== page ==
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Re: [RFC PATCH for 4.18 12/23] cpu_opv: Provide cpu_opv system call (v7)

----- On Apr 12, 2018, at 4:07 PM, Linus Torvalds torvalds@xxxxxxxxxxxxxxxxxxxx wrote:

> On Thu, Apr 12, 2018 at 12:59 PM, Mathieu Desnoyers
> <mathieu.desnoyers@xxxxxxxxxxxx> wrote:
>> What are your concerns about page pinning ?
> Pretty much everything.
> It's the most complex part by far, and the vmalloc space is a limited
> resource on 32-bit architectures.

The vmalloc space needed by cpu_opv is bound by the number of pages
a cpu_opv call can touch. On architectures with virtually aliased
dcache, we also need to add a few extra pages worth of address space
to account for SHMLBA alignment.

So on ARM32, with SHMLBA=4 pages, this means at most 1 MB of virtual
address space temporarily needed for a cpu_opv system call in the very
worst case scenario: 16 ops * 2 uaddr * 8 pages per uaddr
(if we're unlucky and find ourselves aligned across two SHMLBA) * 4096 bytes per page.

If this amount of vmalloc space happens to be our limiting factor, we can
change the max cpu_opv ops array size supported, e.g. bringing it from 16 down
to 4. The largest number of operations I currently need in the cpu-opv library
is 4. With 4 ops, the worse case vmalloc space used by a cpu_opv system call
becomes 256 kB.

>> Do you have an alternative approach in mind ?
> Do everything in user space.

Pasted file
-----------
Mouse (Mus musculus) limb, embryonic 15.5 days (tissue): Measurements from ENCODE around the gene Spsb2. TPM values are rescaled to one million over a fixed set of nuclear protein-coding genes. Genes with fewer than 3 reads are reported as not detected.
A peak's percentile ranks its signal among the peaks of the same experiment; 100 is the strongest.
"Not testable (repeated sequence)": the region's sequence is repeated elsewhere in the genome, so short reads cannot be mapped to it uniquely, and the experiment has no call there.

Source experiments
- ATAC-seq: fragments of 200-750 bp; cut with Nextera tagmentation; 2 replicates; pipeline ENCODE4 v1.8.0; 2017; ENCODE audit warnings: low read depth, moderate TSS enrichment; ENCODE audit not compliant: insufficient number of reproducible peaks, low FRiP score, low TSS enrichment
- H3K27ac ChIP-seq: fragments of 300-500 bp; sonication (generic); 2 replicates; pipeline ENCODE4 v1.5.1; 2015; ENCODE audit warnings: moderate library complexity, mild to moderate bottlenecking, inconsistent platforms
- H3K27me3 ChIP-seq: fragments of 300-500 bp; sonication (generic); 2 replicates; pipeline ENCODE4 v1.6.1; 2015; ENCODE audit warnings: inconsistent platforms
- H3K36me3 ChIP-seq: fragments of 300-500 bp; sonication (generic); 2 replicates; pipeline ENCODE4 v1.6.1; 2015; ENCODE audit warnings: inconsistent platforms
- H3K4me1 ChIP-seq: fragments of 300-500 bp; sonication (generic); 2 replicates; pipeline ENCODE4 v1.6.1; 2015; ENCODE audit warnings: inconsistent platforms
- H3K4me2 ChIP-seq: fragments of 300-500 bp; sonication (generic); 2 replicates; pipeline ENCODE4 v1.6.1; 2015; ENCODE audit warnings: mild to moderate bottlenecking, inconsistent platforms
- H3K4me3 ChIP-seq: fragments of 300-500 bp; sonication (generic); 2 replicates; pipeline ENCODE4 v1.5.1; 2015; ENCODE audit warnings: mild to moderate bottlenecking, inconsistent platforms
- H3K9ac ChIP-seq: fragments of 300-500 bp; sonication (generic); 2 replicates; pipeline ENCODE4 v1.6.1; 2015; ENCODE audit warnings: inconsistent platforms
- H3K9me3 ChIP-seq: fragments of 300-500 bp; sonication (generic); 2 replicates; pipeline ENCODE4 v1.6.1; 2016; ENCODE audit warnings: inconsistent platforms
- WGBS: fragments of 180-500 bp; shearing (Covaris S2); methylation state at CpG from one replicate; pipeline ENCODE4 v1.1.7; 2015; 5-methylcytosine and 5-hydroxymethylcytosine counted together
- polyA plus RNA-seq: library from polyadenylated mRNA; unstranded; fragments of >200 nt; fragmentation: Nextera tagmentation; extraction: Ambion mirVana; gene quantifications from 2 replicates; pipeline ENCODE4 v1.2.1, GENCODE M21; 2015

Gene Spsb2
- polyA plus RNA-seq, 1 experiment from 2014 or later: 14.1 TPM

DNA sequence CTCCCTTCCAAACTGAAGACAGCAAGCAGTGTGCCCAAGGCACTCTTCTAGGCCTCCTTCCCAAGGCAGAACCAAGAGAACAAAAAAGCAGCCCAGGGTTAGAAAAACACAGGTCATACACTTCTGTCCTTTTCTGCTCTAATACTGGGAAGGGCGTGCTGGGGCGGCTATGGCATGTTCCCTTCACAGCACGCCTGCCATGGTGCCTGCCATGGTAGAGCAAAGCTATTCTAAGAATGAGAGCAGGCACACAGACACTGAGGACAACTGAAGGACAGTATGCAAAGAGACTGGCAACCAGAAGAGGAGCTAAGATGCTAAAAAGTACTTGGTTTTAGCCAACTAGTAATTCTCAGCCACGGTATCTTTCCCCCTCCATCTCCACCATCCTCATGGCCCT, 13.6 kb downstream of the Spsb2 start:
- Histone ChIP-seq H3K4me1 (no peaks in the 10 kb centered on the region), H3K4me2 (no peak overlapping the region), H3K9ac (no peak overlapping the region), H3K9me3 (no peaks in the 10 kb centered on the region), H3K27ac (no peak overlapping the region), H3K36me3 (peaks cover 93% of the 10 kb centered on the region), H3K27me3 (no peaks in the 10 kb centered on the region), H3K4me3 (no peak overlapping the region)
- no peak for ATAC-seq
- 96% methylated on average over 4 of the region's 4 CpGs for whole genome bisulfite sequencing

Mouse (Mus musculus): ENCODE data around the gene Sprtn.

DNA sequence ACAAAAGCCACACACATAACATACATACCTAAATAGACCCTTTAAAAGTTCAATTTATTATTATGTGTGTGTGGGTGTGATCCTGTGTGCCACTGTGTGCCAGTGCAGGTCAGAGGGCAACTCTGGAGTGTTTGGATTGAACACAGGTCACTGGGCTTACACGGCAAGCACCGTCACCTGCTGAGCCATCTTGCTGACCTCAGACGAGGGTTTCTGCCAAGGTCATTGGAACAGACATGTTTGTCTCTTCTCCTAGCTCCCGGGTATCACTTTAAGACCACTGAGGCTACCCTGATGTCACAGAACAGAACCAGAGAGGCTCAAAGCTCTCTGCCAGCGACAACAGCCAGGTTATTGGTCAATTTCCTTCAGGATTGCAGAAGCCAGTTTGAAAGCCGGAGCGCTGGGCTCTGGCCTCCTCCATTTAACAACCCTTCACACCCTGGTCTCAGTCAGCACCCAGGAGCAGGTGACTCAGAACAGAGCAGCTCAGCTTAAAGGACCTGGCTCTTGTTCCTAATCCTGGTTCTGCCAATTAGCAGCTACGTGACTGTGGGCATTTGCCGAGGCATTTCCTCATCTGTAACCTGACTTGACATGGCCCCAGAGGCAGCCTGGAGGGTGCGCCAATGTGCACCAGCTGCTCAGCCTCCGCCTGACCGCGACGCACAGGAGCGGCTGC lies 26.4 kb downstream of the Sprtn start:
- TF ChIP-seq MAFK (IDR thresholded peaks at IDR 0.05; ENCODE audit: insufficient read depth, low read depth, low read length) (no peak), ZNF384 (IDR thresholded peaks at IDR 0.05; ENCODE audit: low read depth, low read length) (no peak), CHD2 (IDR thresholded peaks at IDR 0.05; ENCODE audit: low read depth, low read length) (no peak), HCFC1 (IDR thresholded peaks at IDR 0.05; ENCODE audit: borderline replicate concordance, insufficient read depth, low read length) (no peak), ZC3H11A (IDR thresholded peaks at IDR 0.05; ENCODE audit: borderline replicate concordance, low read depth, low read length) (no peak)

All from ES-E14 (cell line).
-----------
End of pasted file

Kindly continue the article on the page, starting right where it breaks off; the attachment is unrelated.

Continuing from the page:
I wish we could disable preemption and cpu hotplug in user-space.
Unfortunately, that does not seem to be a viable solution for many
technical reasons, starting with page fault handling.

> And even if you absolutely want cpu_opv at all, why not do it in the
> user space *mapping* without the aliasing into kernel space?

That's because cpu_opv need to execute the entire array of operations
with preemption disabled, and we cannot take a page fault with preemption

Page pinning and aliasing user-space pages in the kernel linear mapping
ensure that we don't end up in trouble in page fault scenarios, such as
having the pages we need to touch swapped out under our feet.

> The cpu_opv approach isn't even fast. It's *really* slow if it has to
> do VM crap.
> The whole rseq thing was billed as "faster than atomics". I
> *guarantee* that the cpu_opv's aren't faster than atomics.

Yes, and here is the good news: cpu_opv speed does not even matter. rseq assember instruction sequences are very fast, but cannot deal with infrequent corner-cases.
cpu_opv is slow, but is guaranteed to deal with the occasional corner-case

This is similar to pthread mutex/futex fast/slow paths. The common case is fast
(rseq), and the speed of the infrequent case (cpu_opv) does not matter as long
as it's used infrequently enough, which is the case here.



Mathieu Desnoyers
EfficiOS Inc.